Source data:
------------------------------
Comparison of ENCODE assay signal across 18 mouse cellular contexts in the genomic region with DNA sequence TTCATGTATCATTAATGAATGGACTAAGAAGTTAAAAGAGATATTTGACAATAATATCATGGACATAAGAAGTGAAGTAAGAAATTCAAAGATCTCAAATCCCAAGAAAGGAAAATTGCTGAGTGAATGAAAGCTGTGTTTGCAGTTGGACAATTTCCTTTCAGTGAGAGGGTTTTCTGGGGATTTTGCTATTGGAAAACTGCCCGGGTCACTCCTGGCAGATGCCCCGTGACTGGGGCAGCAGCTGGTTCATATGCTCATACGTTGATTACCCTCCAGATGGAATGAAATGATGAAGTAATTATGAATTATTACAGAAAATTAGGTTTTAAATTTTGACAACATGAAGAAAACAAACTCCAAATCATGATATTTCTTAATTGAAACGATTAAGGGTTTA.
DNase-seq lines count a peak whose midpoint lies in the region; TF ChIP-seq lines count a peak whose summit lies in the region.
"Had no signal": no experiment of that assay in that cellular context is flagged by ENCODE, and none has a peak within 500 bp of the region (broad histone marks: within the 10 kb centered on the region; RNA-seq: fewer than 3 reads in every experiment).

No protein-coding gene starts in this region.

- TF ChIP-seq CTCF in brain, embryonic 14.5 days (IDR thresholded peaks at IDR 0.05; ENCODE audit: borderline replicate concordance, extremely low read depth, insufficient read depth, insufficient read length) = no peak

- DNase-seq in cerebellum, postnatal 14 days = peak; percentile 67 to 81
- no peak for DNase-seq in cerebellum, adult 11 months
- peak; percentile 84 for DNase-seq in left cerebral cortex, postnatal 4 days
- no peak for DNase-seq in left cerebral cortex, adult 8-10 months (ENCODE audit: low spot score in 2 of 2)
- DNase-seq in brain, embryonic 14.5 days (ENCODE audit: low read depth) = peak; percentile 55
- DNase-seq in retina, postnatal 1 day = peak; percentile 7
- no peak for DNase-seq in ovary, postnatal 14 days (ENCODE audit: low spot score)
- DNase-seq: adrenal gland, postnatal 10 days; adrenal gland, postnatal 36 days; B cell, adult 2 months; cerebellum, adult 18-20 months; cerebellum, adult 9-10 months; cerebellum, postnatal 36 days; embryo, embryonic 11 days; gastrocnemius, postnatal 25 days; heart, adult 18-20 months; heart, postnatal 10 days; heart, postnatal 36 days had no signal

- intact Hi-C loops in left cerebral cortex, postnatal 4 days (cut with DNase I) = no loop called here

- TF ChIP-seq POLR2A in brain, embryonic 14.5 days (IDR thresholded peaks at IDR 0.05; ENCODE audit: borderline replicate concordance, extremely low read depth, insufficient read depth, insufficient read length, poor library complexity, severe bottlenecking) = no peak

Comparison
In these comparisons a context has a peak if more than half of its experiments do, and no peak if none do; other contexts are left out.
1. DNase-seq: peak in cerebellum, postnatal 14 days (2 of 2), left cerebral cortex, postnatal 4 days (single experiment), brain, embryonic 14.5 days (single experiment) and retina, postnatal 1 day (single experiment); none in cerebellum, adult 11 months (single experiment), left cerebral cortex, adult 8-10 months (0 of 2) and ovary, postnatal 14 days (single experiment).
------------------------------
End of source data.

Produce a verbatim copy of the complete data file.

Comparison of ENCODE assay signal across 18 mouse cellular contexts in the genomic region with DNA sequence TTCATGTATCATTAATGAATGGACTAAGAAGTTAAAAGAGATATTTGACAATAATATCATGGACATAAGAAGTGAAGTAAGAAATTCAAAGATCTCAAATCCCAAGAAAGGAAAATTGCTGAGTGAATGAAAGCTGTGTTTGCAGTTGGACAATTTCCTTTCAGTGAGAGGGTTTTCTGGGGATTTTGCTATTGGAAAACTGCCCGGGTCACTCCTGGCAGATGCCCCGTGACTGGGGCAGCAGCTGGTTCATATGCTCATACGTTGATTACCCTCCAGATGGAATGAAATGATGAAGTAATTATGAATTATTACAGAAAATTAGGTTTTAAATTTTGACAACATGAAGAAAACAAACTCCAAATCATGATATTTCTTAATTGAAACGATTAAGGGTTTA.
DNase-seq lines count a peak whose midpoint lies in the region; TF ChIP-seq lines count a peak whose summit lies in the region.
"Had no signal": no experiment of that assay in that cellular context is flagged by ENCODE, and none has a peak within 500 bp of the region (broad histone marks: within the 10 kb centered on the region; RNA-seq: fewer than 3 reads in every experiment).

No protein-coding gene starts in this region.

- TF ChIP-seq CTCF in brain, embryonic 14.5 days (IDR thresholded peaks at IDR 0.05; ENCODE audit: borderline replicate concordance, extremely low read depth, insufficient read depth, insufficient read length) = no peak

- DNase-seq in cerebellum, postnatal 14 days = peak; percentile 67 to 81
- no peak for DNase-seq in cerebellum, adult 11 months
- peak; percentile 84 for DNase-seq in left cerebral cortex, postnatal 4 days
- no peak for DNase-seq in left cerebral cortex, adult 8-10 months (ENCODE audit: low spot score in 2 of 2)
- DNase-seq in brain, embryonic 14.5 days (ENCODE audit: low read depth) = peak; percentile 55
- DNase-seq in retina, postnatal 1 day = peak; percentile 7
- no peak for DNase-seq in ovary, postnatal 14 days (ENCODE audit: low spot score)
- DNase-seq: adrenal gland, postnatal 10 days; adrenal gland, postnatal 36 days; B cell, adult 2 months; cerebellum, adult 18-20 months; cerebellum, adult 9-10 months; cerebellum, postnatal 36 days; embryo, embryonic 11 days; gastrocnemius, postnatal 25 days; heart, adult 18-20 months; heart, postnatal 10 days; heart, postnatal 36 days had no signal

- intact Hi-C loops in left cerebral cortex, postnatal 4 days (cut with DNase I) = no loop called here

- TF ChIP-seq POLR2A in brain, embryonic 14.5 days (IDR thresholded peaks at IDR 0.05; ENCODE audit: borderline replicate concordance, extremely low read depth, insufficient read depth, insufficient read length, poor library complexity, severe bottlenecking) = no peak

Comparison
In these comparisons a context has a peak if more than half of its experiments do, and no peak if none do; other contexts are left out.
1. DNase-seq: peak in cerebellum, postnatal 14 days (2 of 2), left cerebral cortex, postnatal 4 days (single experiment), brain, embryonic 14.5 days (single experiment) and retina, postnatal 1 day (single experiment); none in cerebellum, adult 11 months (single experiment), left cerebral cortex, adult 8-10 months (0 of 2) and ovary, postnatal 14 days (single experiment).